Sen. Shelby champions recreational anglers

Alabama senator proposes significant fixes for Gulf red snapper mess

Posted on December 16, 2015

Sen. Richard Shelby (R-Ala.) made clear in June that he intended to level the playing field for recreational anglers in the Gulf of Mexico by inserting several provisions dealing specifically with red snapper into the  Fiscal Year 2016 appropriations bill. With introduction of the Congressional Omnibus Appropriations bill today, Sen. Shelby strengthened his commitment to fight for anglers with specific language on state boundaries as well as red snapper allocation and stock assessments.

“Senator Shelby's leadership and commitment to tackling the challenges facing the red snapper fishery has paid off,” said Mitch Brownlee, chairman of Coastal Conservation Association. “ The provisions authored by Sen. Shelby included in the omnibus, specifically ensuring that the red snapper stocks are properly counted, that there is more local involvement in the process, and moving the state boundary lines from three to nine miles, are huge wins for fishermen across the Gulf. CCA is very grateful for Sen. Shelby's continued efforts, and we are optimistic that these changes will lead to what we all hope for – a longer fishing season."

“This year’s unacceptably short red snapper season underscores the need for serious reforms to the challenges facing all fishermen on the Gulf,” said Sen. Shelby.  “The omnibus includes important language that I authored to directly address the federal government’s misguided practices regarding the red snapper fishery.  These provisions represent a big step forward for fishermen, and I will continue to fight for provisions to help anyone who wants to fish for red snapper in the Gulf.”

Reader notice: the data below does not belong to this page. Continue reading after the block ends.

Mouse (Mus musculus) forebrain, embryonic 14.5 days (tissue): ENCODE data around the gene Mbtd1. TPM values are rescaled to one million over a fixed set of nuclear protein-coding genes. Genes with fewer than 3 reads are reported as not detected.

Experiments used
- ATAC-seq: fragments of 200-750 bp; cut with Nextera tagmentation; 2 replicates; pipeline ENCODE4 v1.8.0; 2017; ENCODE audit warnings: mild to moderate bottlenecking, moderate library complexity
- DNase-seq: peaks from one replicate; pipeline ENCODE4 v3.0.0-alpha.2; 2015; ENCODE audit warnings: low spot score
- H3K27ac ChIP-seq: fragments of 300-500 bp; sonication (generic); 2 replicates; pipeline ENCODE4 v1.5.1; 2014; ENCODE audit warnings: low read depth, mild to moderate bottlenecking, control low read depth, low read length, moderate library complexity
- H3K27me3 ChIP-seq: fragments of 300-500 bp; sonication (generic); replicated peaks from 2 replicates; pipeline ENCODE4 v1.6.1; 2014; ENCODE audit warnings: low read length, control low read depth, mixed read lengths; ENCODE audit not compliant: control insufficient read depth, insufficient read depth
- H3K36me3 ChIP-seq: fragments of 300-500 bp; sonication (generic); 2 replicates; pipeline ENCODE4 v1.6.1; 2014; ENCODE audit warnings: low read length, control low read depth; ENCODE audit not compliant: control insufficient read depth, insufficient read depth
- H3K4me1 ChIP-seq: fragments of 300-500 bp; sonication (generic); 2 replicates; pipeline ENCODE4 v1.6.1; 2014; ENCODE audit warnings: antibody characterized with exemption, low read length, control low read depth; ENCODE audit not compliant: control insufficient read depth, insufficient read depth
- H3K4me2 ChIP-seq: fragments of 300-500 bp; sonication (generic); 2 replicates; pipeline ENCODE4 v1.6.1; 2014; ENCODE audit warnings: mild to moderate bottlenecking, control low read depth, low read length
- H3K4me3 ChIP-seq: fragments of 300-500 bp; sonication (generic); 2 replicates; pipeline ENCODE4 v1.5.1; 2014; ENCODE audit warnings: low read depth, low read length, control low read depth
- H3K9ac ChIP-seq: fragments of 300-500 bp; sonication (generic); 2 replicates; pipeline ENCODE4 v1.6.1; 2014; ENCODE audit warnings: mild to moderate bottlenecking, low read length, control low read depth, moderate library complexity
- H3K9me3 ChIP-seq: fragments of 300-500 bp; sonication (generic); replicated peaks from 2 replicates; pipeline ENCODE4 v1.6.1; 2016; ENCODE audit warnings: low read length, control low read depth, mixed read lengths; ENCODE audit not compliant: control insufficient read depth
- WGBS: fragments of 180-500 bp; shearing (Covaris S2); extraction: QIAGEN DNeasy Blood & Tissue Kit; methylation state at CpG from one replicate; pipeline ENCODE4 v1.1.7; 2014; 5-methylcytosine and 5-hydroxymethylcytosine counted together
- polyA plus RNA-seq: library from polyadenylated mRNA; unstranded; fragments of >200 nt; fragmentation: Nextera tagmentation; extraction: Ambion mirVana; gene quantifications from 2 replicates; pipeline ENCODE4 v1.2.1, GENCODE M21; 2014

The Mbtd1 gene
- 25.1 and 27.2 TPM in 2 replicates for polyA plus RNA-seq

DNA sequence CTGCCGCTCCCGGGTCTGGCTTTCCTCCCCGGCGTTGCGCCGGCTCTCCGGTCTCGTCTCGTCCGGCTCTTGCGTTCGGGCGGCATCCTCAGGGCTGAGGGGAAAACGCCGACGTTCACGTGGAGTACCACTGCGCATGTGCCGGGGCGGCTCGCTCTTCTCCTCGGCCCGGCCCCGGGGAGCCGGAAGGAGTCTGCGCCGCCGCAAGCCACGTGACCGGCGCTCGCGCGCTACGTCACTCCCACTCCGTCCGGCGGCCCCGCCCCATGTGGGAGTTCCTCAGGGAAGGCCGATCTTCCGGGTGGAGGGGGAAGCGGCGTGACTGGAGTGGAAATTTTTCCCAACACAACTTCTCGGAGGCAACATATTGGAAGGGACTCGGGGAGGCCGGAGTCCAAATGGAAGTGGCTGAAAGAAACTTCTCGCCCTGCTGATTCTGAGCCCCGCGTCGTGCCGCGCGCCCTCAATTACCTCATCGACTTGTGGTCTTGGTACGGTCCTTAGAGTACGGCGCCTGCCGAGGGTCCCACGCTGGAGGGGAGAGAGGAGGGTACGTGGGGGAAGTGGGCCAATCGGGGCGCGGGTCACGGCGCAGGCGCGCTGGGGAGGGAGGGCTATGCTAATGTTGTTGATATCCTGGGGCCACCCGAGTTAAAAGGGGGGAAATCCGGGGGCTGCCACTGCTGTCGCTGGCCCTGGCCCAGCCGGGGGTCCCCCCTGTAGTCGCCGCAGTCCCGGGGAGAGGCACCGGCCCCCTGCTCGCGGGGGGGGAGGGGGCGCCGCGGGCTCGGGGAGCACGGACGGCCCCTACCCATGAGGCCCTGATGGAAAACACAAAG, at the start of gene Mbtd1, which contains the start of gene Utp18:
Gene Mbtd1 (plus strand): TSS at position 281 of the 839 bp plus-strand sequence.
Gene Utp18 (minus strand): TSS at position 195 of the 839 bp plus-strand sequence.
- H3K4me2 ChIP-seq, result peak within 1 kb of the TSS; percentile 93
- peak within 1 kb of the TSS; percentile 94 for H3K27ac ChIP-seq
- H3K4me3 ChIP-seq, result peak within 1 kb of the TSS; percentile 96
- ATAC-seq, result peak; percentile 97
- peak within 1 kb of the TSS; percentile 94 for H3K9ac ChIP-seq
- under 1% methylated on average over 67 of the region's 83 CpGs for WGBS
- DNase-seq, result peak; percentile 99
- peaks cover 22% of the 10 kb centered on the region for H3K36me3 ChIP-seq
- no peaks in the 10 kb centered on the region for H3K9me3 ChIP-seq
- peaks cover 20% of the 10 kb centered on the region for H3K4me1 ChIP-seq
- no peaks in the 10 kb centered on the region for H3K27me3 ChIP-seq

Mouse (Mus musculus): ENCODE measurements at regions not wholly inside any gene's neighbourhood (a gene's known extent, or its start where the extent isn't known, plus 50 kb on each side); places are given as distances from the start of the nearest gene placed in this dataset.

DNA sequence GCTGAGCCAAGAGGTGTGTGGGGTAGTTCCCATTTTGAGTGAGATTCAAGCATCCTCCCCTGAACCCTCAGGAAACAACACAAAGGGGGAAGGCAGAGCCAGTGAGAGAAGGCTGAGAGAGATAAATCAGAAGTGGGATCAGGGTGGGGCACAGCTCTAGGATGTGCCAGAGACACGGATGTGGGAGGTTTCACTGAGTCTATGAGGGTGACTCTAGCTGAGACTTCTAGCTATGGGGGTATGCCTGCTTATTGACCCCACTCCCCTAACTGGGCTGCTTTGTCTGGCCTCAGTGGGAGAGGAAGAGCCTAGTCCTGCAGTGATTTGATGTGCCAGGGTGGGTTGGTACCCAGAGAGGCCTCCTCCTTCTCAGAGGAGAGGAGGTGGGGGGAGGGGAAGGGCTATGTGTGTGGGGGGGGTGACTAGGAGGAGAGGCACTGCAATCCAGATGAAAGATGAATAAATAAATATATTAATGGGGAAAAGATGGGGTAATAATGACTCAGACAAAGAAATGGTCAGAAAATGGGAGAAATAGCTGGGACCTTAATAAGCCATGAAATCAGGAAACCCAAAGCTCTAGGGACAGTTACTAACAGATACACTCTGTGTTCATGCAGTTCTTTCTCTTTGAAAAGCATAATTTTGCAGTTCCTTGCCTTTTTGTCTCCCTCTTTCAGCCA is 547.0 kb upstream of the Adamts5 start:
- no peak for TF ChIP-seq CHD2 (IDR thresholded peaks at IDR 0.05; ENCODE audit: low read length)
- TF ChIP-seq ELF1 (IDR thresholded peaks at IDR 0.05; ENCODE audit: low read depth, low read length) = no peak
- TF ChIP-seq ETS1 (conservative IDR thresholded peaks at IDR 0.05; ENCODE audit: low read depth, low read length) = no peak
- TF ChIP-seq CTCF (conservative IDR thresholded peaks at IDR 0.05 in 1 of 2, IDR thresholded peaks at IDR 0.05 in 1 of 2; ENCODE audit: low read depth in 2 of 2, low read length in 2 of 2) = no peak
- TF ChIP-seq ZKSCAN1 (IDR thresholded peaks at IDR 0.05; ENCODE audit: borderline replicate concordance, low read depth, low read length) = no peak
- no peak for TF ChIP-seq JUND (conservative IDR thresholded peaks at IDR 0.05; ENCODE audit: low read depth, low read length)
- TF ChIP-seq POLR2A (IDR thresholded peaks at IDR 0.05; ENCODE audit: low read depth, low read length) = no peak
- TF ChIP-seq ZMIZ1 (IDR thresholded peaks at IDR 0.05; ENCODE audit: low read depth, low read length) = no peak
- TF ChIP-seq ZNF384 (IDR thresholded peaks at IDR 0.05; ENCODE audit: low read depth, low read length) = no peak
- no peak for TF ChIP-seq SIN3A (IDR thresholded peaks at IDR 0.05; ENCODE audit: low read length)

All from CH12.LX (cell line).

Specifically, the appropriations bill includes language that:

  • Urges NOAA to provide an increased allocation of Gulf red snapper to private recreational anglers should the total allowable catch of red snapper increase above a certain threshold. This would help provide relief for recreational anglers that have been especially impacted by NOAA’s misguided regulations.
  • Extends Alabama, Mississippi and Louisiana state seaward fishery boundaries from 3 miles out to 9 miles for these states to regulate red snapper and other reef fish. Currently, just Texas and Florida have boundaries out to 9 miles.
  • Provides $5 million for independent, non-NOAA stock assessments for Gulf reef fish including red snapper. Directs NOAA to count fish on artificial reefs and offshore energy exploration infrastructure, incorporate those counts into future stock assessments and management decisions for reef fish in the Gulf of Mexico.
  • Provides up to $5 million for NOAA’s National Sea Grant College program to support external research and development through its network of academic institutions for a red snapper tagging study in the Gulf of Mexico.
  • Provides no funding for the full transition to the controversial new Marine Recreational Information Program implementation plan until NOAA fixes the stock assessment process as directed under the bill’s red snapper section.

“It is impossible to get the red snapper fishery back on a course that makes sense for the angling public under the current broken federal management system,” said Pat Murray, president of CCA. “We are fortunate to have Sen. Shelby not only recognize the systemic problems, but map out specific steps to begin fixing this frustrating situation.”

 

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